Trimble’s mother, Isabelle, graduated from Park County High School in 1939. She was working in the family store in downtown Livingston when she met the man she would marry a few months later on a frigid January day in Butte in 1942. She escaped from that mistake of a first marriage a year later with a newborn son—Trimble’s brother, Mike. The book is a memoir of Trimble’s family’s story, is his 25th book and was published in September 2021 as a “Little Bound Book” from Homebound Publications. The book won the 2022 Human Relations Mental Health Awareness Book of the Year Award.
In writing The Mike File, Trimble set out to reach beyond his family mantra: “I had an older brother—a half-brother—who left home when I was six. He was diagnosed sequentially as retarded, schizophrenic, and epileptic. He died years ago.” The book is his quest to claim empathy, his memorial to a forgotten life, his journey toward self-knowledge.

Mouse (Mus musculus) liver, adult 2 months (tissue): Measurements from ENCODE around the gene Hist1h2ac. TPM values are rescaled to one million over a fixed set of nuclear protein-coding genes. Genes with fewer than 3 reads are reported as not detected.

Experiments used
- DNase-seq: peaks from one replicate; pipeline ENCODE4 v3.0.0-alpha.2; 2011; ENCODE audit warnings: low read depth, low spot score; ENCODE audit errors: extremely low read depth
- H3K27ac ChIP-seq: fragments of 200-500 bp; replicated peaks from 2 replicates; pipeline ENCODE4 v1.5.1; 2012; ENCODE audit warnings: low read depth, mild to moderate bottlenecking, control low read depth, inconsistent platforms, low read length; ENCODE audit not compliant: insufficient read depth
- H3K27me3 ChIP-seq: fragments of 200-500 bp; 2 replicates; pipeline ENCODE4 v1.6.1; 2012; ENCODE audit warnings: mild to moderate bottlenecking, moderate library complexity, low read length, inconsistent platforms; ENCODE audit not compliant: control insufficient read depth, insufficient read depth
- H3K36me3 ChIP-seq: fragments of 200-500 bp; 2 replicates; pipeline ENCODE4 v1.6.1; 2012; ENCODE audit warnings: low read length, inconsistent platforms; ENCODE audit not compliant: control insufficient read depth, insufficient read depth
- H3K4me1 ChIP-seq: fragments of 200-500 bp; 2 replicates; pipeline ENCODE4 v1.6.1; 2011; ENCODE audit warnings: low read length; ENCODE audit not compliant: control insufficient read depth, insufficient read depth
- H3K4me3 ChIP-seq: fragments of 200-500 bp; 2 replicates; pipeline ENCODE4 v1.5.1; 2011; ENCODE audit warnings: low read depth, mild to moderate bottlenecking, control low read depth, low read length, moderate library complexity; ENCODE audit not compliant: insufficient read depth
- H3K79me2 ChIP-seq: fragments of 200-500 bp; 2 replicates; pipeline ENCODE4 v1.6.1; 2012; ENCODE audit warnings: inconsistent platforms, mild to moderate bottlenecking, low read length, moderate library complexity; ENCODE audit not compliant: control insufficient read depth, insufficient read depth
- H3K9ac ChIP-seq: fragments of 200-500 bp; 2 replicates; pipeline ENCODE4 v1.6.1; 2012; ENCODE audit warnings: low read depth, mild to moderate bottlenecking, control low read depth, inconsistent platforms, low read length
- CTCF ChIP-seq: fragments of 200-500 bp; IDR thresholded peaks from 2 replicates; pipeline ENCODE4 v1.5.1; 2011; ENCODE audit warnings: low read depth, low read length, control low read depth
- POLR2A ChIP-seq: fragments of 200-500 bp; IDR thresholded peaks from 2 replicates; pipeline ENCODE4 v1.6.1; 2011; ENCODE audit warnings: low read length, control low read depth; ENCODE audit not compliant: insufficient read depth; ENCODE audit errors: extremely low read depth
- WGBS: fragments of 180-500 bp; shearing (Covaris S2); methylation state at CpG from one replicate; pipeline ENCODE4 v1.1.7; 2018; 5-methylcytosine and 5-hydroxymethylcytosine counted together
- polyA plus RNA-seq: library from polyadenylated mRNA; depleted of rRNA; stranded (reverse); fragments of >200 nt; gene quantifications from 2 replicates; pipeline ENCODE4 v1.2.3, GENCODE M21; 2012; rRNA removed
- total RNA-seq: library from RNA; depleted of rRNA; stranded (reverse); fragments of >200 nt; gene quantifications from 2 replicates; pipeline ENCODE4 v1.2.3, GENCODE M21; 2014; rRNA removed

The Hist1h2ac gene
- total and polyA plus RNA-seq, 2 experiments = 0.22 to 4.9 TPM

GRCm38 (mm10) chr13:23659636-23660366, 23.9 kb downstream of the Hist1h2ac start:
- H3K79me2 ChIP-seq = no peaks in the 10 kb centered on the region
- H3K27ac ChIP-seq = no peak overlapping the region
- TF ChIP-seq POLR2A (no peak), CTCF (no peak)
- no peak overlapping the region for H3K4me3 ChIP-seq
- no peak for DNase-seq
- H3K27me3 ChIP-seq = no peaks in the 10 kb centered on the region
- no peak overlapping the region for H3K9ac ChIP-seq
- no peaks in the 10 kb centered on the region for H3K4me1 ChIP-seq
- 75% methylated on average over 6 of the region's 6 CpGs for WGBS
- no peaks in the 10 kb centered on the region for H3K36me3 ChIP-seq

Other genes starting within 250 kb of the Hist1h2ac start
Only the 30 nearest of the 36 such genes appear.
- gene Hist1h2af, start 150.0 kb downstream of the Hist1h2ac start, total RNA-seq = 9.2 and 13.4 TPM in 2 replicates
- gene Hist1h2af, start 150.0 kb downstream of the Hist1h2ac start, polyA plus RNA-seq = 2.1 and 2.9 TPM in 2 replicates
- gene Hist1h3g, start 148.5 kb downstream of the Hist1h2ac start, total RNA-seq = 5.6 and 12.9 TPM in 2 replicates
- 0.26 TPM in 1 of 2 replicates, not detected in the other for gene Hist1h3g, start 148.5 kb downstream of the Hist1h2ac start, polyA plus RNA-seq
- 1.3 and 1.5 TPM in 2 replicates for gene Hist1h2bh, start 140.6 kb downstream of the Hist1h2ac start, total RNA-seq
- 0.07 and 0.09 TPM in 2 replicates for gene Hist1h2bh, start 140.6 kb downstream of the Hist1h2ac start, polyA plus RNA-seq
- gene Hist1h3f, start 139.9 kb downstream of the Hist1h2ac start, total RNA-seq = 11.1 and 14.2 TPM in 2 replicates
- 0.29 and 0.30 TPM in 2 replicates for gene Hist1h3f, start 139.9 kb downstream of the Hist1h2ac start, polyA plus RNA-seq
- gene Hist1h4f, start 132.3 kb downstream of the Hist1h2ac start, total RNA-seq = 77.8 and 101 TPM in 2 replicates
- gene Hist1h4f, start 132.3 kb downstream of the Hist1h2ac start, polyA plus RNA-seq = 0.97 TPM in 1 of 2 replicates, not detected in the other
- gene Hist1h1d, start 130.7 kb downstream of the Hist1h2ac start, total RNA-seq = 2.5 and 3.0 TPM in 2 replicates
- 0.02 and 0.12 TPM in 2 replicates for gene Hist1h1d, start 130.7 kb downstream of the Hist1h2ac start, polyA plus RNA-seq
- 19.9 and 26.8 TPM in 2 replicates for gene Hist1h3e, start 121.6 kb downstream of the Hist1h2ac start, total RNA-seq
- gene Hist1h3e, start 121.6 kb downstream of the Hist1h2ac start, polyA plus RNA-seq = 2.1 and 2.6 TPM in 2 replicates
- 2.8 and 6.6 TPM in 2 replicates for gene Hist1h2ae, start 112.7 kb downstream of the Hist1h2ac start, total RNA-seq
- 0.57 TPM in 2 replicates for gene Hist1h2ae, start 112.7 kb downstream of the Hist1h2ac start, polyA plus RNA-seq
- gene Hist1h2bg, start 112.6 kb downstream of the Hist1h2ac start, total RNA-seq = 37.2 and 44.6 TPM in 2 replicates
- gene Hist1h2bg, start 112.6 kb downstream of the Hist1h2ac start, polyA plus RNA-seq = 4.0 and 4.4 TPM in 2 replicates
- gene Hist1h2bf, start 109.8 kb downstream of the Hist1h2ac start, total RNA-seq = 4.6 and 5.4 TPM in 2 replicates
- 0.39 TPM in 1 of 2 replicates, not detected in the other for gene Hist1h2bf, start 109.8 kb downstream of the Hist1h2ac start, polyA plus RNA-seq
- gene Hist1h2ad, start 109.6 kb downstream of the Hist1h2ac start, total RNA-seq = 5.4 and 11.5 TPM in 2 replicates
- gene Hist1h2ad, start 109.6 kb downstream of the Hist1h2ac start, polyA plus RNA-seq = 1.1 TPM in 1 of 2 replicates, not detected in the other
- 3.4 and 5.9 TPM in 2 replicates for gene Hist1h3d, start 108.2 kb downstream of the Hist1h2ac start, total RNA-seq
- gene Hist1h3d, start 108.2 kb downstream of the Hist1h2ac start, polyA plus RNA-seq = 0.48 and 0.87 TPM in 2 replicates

Trimble began his research for the book by trying to understand who his mother was at 20, when Mike was born. Isabelle was born in Butte and grew up in Livingston—deeply enmeshed in the circles of Jewish immigrants to Montana. Her brief disaster of a first marriage took her to Denver, where she met Trimble’s father and where Trimble grew up.
Mike, eight years older than Trimble, was diagnosed as “mildly retarded.” But in 1957, rage and psychosis overwhelmed him and threatened the family. His new diagnosis: paranoid schizophrenia, capable of violence. The parents had no choice but to commit Mike at 14 to the Colorado State Hospital.
Mike’s life mirrored the history of the treatment of mental illness in Colorado—and America. He spent nine years in overcrowded Colorado mental institutions.
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